Basic Beliefs: Shedding Light on Islam!
Islam is the second-largest religion of the world. It’s an Arabic word which means “submission, surrender, peace and commitment”. A monotheistic faith centred around belief in the one God (Allah), makes its place throughout Arabia and surrounding countries first and then in the rest of the world. With 1.2 billion Muslims living around the globe, Indonesia and India hold the largest Muslim population.
Several prophets were sent to preach the same universal message of belief in one God, and according to the Muslim’s faith, the last on the series of prophets was Muhammad (P.B.U.H). He was born in Makkah, Saudi Arabia around 570 CE. His main motive was to spread the message that there’s no other God, but Allah and people should live their lives in a way that please Allah.
- There’s only one God (Allah).
- Belief in the Angels.
- Belief in the holy books: Tawrat (Torah) revealed to the prophet Musa (Moses), Injil (Bible) revealed to the prophet Isa (Jesus), Zabur revealed to the Prophet Dawud (David), and the Quran revealed to Muhammad (P.B.U.H).
- Belief in the Day of Judgement.
- Muslims have a strong faith in all the prophets sent by God.
- The belief that God has all-powers and everyone will be questioned on the day of judgement about how they lived their lives.
First Mosque of Islam
The prophet Muhammad (P.B.U.H) was the one who created the first mosque in the Islamic history named Quba, where the prophet and his companions rested during their migration.
Muslim pray five times a day. Fajr (the dawn prayer), Zhuhr (the early afternoon prayer), Asr (the late afternoon prayer), Maghrib (the sunset prayer) and Isha (the night prayer).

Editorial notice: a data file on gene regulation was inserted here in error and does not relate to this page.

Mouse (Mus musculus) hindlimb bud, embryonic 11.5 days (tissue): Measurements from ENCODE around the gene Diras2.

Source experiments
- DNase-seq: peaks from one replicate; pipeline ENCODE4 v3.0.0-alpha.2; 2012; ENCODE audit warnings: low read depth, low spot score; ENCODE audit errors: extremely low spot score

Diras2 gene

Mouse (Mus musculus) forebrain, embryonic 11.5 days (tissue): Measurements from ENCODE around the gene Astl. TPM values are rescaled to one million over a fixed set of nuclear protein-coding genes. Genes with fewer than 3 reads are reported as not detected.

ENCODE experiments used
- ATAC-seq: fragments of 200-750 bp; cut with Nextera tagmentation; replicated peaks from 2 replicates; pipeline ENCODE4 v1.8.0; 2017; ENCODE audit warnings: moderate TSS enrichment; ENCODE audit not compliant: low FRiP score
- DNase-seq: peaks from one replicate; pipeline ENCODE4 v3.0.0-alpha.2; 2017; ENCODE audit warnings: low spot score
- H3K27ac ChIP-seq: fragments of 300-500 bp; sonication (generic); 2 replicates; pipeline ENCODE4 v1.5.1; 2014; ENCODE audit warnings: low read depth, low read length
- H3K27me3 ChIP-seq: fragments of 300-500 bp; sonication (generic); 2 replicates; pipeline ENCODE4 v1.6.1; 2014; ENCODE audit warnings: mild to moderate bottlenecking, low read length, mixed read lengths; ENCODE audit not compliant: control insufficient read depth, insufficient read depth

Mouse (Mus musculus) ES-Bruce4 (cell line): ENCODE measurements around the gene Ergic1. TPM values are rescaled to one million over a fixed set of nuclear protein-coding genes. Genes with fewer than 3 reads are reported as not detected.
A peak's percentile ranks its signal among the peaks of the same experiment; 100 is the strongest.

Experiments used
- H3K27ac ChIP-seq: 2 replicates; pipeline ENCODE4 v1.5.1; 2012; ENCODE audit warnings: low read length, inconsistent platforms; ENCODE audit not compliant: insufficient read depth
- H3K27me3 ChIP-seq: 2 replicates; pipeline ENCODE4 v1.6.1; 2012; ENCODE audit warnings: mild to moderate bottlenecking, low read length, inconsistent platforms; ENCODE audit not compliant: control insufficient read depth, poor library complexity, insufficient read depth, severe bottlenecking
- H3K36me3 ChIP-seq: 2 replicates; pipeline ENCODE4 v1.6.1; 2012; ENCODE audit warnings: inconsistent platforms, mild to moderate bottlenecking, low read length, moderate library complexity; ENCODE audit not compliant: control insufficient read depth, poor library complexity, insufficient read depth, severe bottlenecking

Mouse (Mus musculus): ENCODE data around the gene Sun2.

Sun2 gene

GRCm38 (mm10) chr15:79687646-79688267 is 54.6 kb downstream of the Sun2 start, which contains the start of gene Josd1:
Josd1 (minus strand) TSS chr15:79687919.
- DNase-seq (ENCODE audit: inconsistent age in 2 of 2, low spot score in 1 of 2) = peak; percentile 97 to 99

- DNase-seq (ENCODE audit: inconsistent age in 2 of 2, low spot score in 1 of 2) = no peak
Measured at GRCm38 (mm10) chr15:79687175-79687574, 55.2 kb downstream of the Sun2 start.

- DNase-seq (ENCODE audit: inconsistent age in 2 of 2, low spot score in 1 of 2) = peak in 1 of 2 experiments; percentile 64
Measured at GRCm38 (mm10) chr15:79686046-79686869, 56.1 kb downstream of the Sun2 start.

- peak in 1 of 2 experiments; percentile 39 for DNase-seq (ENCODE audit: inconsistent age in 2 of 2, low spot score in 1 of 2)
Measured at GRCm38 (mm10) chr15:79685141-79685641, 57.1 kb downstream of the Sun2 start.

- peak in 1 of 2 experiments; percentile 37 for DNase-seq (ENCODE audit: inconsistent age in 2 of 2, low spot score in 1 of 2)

Five Pillars of Islam
Following are the five pillars of Islam:
Shahada (declaration of faith): faith in the oneness of God (Allah) and belief in Muhammad as the last prophet or messenger of Allah.
Salat (ritual prayer): Muslim pray daily, five times a day.
Zakat (alms tax): giving a decided amount of one’s wealth to those in need.
Swam (fasting): Muslim fast during the month of Ramadan to remind people of the blessings they have and to understand and show equality with the poor.
Hajj (pilgrimage): Make a pilgrimage to Mecca to perform hajj at least once in their lifetime.
The Islamic calendar, also known as Hijra indicates the proper Islamic days and also highlights Islamic celebrations, holidays and all the important religious days.
A plethora of festivals are celebrated by the Muslims including New Year Muharram (Islamic new year)
Celebrated in the honour of Prophet Abraham’s willingness to sacrifice his son for Allah.
Celebrated after the month of Ramadan (the holy month of fasting).
© 2019 Catriona Jasica